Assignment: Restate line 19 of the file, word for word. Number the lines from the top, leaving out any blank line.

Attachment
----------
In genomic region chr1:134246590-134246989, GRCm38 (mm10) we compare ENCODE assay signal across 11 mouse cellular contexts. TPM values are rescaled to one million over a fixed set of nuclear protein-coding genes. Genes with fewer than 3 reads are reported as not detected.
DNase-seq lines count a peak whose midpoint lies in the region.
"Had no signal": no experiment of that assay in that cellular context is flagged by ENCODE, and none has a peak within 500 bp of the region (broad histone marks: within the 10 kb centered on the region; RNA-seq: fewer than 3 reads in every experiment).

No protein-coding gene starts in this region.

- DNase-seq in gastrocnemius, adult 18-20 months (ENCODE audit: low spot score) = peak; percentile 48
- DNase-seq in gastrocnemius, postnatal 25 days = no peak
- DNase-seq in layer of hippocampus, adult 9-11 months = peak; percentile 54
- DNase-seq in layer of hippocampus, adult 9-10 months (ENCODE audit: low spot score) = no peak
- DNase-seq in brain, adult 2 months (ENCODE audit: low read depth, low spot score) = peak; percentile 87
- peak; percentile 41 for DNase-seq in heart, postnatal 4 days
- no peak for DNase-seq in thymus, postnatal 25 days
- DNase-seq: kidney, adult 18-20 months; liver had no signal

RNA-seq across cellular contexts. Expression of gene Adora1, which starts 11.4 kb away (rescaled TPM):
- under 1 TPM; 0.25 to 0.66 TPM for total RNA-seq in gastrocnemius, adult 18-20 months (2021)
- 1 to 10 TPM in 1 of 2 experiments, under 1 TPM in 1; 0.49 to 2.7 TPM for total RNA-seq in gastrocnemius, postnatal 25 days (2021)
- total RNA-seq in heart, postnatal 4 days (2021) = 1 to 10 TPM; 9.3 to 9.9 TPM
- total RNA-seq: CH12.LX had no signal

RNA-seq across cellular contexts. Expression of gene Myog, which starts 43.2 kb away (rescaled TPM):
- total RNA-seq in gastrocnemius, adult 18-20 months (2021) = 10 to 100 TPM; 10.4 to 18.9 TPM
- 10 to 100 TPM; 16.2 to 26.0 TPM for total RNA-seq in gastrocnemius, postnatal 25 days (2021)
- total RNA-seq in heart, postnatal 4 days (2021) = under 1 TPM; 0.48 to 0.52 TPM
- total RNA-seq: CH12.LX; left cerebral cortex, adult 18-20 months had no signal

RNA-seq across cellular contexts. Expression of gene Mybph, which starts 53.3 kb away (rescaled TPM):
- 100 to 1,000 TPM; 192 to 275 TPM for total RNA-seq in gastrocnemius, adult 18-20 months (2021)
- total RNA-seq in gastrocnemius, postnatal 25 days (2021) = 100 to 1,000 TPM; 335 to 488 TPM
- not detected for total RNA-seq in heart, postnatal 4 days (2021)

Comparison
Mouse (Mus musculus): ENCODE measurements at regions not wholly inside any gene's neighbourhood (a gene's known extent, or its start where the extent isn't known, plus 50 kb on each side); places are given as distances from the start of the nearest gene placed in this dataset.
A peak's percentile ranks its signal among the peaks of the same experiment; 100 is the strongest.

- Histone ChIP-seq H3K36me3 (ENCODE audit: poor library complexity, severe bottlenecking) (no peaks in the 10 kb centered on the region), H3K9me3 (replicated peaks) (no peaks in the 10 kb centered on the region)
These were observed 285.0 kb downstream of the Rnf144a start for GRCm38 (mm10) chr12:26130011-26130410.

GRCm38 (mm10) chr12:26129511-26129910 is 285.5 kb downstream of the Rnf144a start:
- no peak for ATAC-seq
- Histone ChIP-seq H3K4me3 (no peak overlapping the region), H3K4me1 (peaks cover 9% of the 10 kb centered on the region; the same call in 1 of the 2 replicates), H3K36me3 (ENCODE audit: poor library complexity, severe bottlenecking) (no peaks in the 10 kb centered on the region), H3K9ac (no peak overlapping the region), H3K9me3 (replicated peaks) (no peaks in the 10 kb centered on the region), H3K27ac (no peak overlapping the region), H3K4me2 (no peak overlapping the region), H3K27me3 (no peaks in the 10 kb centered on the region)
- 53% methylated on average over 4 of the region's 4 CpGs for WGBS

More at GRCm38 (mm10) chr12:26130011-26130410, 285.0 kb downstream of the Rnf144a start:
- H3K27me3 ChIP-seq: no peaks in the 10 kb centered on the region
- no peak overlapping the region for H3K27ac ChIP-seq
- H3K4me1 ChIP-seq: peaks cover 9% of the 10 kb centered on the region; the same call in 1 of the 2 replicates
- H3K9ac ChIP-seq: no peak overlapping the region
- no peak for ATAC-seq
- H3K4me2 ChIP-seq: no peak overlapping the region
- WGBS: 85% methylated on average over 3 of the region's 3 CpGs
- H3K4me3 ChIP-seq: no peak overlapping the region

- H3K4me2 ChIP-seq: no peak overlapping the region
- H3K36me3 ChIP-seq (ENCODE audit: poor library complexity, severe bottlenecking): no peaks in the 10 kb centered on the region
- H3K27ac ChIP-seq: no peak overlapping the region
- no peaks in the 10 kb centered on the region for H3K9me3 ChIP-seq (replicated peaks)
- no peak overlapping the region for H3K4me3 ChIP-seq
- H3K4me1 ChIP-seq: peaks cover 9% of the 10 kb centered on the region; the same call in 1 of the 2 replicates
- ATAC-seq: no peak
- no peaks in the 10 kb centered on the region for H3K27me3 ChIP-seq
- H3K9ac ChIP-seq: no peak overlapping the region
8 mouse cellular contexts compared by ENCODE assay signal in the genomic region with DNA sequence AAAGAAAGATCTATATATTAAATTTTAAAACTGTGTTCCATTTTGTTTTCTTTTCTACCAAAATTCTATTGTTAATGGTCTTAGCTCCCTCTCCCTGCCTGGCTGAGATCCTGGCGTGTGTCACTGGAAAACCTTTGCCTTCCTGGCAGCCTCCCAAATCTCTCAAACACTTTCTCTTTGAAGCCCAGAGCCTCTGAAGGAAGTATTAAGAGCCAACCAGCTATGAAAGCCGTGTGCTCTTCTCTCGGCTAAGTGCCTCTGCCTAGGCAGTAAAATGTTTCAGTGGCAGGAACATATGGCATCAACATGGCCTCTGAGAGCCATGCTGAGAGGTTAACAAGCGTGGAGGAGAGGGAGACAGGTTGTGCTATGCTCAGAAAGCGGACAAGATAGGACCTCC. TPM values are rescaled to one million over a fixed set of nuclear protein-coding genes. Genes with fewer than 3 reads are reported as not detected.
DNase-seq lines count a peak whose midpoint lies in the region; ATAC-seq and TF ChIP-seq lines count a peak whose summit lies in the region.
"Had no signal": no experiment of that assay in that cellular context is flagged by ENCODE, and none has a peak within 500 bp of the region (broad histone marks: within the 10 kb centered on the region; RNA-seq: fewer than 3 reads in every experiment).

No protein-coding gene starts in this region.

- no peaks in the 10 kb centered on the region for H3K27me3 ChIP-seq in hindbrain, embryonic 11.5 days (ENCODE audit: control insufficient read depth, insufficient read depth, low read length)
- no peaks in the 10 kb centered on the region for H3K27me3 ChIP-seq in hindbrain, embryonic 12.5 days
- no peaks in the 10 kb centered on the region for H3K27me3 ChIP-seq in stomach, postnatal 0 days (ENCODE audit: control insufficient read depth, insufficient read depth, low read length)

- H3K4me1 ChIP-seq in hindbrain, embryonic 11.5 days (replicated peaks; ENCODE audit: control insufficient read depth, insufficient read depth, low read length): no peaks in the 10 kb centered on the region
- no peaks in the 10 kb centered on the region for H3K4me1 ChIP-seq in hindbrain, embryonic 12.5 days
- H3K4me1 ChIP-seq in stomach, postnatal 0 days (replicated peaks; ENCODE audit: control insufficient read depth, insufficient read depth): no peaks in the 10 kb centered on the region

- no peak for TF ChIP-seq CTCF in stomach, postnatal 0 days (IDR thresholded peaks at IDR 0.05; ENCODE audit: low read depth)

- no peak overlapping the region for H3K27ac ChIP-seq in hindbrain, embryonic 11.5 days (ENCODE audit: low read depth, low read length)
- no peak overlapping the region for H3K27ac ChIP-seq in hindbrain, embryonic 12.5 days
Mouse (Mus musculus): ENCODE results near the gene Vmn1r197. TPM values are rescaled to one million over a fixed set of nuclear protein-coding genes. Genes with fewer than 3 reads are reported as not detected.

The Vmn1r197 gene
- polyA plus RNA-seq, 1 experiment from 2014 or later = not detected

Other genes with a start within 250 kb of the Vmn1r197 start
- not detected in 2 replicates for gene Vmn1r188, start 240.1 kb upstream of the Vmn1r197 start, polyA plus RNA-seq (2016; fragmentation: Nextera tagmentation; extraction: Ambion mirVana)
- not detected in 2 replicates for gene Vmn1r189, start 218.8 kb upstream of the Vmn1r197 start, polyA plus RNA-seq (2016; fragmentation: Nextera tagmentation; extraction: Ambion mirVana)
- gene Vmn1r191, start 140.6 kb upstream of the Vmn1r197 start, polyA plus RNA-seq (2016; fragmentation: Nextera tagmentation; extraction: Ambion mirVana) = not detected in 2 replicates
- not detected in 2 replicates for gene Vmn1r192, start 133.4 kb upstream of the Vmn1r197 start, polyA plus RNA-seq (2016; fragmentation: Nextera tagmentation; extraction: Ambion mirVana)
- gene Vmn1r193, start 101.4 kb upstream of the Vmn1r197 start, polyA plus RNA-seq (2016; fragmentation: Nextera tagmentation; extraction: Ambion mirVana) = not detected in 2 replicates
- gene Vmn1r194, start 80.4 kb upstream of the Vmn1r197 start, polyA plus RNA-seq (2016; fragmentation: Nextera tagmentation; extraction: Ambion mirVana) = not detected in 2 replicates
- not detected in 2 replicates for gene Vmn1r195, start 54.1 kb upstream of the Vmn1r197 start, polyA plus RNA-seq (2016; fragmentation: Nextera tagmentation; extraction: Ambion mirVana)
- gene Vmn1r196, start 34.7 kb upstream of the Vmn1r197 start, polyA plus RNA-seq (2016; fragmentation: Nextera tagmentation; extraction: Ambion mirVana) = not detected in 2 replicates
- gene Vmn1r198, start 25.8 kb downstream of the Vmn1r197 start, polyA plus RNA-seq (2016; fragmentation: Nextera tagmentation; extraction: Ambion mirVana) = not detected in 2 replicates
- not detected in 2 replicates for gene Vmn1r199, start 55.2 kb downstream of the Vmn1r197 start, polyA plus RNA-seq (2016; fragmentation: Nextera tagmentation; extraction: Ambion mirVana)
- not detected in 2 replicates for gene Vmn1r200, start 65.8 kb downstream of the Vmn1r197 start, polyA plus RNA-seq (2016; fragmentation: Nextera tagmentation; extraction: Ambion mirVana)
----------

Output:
- total RNA-seq in gastrocnemius, adult 18-20 months (2021) = 10 to 100 TPM; 10.4 to 18.9 TPM